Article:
Small Business: How to get millions from angel investors

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Triplejump founder Cecilia Farrow plans to list the company in mid 2014. Photo / Dean Purcell
Triplejump founder Cecilia Farrow plans to list the company in mid 2014. Photo / Dean Purcell

How does a fast-growing small business attract angel investment?

Albany company Triplejump should have an answer. Over the past four years it has netted $4 million in four capital raisings and it has just launched another.

Heavyweight shareholders including Sir Ralph Norris, board chairman Allan Morris and vice-chairman John Stace have been a reassuring presence for investors, says Triplejump founder Cecilia Farrow.

The current fifth round of funding of about $1.85 million will help the company prepare for a listing in the second quarter of next year.

Farrow, who ran a business risk advisory practice in the insurance industry, spotted the opportunity for Triplejump six years ago.

"Our process is designed to help risk management advisers have a robust conversation with business owners on their financial risks," she says.

Farrow and her team have built a network of 14 franchisees throughout the country.

"The development of the franchise has enabled us to prove that the IP we have developed does actually result in increased adviser productivity - higher sales conversions and higher value sales," says Farrow.

Triplejump has developed ClearPoint, which automates the process by which banks, accountants, insurers and adviser networks can provide business protection advice and insurance to small and medium-size businesses to manage human capital risk (HCR). ClearPoint is licensed on a software as a service (SaaS) basis.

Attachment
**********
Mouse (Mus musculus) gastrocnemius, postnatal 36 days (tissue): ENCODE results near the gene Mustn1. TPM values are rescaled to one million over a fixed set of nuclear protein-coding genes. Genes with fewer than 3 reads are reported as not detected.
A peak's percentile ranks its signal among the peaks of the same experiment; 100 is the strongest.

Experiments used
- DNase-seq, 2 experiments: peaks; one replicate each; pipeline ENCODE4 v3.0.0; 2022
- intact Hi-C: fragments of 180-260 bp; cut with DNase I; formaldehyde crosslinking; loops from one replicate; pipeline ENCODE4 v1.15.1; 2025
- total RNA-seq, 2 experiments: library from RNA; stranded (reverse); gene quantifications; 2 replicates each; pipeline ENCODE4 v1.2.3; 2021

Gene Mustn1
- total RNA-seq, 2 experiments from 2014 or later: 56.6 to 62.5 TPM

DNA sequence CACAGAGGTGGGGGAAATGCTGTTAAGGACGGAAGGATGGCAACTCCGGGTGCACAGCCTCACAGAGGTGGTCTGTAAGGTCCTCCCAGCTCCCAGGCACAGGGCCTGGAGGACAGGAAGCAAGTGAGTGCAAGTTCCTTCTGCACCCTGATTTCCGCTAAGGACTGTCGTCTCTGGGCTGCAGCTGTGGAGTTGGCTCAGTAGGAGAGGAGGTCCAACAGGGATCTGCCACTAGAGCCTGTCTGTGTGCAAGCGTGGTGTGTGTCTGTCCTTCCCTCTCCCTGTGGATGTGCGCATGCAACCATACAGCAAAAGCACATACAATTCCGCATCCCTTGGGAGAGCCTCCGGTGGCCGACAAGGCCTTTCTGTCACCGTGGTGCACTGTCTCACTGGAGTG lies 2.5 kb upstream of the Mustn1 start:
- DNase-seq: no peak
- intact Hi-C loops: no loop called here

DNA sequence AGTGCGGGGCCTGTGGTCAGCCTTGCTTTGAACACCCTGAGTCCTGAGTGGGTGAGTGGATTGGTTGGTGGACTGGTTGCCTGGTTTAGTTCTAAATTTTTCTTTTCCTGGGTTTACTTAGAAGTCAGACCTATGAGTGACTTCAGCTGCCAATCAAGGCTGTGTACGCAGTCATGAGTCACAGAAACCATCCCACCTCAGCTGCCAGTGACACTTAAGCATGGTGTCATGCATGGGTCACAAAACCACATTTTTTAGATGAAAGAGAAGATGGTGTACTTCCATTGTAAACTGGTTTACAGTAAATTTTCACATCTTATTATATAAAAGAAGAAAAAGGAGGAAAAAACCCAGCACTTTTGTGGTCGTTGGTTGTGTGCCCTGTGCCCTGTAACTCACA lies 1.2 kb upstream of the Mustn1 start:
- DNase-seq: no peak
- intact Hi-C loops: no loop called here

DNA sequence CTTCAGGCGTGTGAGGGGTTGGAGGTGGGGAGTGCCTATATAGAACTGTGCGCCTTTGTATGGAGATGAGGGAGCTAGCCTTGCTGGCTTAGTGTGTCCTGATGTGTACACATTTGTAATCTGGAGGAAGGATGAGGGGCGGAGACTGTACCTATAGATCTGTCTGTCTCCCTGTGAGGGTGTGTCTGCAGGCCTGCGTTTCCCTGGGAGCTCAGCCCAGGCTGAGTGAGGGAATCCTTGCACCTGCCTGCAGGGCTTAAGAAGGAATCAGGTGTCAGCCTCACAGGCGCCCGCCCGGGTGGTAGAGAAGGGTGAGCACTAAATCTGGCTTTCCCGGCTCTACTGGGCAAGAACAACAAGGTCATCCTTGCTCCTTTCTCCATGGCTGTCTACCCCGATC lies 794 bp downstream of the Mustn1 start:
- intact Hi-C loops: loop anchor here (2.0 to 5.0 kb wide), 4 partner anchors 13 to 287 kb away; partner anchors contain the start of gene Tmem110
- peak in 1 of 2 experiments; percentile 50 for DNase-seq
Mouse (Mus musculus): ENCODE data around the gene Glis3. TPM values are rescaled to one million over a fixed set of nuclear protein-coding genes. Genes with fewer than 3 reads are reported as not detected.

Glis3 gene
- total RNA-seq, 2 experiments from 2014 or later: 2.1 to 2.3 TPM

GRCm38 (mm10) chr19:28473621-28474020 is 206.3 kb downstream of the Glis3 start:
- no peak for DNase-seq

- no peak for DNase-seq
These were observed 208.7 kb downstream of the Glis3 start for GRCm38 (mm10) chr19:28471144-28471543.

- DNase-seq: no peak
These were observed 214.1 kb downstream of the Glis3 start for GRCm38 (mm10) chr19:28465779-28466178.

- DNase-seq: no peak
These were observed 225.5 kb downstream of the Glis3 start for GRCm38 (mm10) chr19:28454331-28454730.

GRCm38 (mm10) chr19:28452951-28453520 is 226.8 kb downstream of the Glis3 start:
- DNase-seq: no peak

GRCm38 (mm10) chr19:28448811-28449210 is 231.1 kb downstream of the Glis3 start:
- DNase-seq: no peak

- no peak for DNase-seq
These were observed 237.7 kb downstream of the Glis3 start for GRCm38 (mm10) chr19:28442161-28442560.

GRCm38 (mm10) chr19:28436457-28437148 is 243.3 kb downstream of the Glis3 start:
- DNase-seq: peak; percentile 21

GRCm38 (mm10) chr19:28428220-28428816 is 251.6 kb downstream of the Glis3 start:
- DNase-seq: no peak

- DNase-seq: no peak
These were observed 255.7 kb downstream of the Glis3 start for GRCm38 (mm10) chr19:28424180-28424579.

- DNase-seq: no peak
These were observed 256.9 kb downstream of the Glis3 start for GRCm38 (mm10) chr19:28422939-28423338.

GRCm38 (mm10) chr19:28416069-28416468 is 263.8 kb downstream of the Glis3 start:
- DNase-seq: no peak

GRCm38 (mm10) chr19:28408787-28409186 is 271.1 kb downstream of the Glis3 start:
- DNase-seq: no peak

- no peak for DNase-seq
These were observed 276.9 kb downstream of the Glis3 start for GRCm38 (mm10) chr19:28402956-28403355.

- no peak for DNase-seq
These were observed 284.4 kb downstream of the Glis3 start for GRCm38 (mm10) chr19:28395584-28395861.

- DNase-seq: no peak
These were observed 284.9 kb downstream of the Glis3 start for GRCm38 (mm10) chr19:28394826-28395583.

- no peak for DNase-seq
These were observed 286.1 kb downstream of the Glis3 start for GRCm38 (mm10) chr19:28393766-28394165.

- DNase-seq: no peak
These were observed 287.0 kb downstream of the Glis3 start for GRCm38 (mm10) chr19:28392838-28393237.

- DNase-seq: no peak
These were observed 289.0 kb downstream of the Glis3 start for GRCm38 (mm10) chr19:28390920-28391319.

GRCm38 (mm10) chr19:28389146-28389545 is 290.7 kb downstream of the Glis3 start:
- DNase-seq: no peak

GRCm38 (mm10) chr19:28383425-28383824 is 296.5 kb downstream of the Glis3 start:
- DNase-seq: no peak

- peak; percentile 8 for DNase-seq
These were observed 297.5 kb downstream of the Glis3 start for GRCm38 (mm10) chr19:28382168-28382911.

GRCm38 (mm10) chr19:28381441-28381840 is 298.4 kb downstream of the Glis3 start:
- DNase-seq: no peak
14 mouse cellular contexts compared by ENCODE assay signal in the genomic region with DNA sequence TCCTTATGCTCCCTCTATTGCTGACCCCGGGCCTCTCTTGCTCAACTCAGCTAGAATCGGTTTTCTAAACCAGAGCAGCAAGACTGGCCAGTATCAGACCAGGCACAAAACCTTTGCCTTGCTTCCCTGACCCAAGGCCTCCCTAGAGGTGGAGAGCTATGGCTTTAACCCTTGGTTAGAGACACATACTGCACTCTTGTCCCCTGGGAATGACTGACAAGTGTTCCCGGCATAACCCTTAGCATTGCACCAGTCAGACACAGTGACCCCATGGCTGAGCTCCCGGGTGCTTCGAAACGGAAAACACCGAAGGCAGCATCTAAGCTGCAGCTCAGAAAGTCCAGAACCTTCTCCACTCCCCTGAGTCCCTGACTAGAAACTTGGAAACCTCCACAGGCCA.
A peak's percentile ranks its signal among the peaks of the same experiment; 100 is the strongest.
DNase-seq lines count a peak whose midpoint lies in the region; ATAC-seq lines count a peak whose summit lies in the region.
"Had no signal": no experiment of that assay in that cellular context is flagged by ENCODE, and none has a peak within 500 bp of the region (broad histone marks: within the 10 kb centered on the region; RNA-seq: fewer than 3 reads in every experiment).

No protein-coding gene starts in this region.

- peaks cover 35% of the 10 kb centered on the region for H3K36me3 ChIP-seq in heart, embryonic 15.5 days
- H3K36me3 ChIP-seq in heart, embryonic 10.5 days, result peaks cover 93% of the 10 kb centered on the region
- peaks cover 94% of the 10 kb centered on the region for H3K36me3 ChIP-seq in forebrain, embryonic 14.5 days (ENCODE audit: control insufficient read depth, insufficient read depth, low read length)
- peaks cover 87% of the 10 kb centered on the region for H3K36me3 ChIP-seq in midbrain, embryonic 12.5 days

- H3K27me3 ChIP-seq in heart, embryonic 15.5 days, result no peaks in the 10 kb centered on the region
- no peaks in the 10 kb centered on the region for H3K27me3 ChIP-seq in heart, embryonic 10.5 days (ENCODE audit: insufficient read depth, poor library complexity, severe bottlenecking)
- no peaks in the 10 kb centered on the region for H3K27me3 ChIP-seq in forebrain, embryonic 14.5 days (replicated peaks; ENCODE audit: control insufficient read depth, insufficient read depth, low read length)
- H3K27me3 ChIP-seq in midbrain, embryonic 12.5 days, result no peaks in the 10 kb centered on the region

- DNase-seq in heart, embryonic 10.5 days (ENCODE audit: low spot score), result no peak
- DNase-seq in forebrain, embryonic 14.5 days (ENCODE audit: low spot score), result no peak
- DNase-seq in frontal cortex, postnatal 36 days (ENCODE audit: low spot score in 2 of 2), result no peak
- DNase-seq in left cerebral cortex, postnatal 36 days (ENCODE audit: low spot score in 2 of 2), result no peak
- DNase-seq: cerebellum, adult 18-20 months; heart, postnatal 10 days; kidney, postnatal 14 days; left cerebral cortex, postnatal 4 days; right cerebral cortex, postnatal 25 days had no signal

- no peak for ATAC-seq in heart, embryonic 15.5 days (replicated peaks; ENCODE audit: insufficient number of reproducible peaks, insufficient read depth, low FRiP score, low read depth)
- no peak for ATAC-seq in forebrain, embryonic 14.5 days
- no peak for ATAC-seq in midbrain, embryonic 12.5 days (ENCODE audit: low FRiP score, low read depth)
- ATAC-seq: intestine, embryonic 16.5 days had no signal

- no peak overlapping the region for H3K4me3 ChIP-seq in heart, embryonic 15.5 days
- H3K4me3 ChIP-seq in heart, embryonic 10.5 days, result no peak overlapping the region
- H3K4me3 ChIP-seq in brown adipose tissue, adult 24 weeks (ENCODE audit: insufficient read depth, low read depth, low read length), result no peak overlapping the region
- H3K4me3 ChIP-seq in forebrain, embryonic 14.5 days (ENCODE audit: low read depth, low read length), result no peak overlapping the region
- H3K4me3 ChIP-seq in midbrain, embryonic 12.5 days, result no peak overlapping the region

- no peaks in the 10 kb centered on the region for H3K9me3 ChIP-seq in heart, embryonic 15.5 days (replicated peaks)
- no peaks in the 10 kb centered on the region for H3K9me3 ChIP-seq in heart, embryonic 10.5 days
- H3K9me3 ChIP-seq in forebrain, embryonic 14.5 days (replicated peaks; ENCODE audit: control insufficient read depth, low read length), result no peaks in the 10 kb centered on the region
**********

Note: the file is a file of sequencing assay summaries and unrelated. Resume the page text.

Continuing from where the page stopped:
"The licence gives large corporates who own and manage their own distribution channel the right to use Triplejump's IP, technology and adviser training programmes," says Farrow.

Triplejump's platform is scalable and has international potential as new stricter financial regulations for financial advisers are rolled out around the world, she says.

The company has grown by 25 per cent each year since it started.

"With the launch of the cloud technology platform in July 2013 and the strength of our sales pipeline in Australia and the UK, we expect to see a substantial lift in growth over the next four years," says Farrow.

She plans to list the company in the second quarter of next year to raise about $10 million.

The company turned over $1.48 million in the year ended March and forecasts 2014 turnover of $2.33 million.

To help with its international expansion, Ian Black, a former senior SAP manager, has been appointed chief executive.

"His appointment is a key part of our strategy, building up our capability to have these large business to business sales conversations," says executive director Farrow.

Top tip

Your financial model should demonstrate the business' scalability and the return it can generate.

Best business achievement

Two years ago we realised our platform was not globally scalable so we started again. We could not be doing what we are doing today if we had not had the courage to do that.

- NZ Herald

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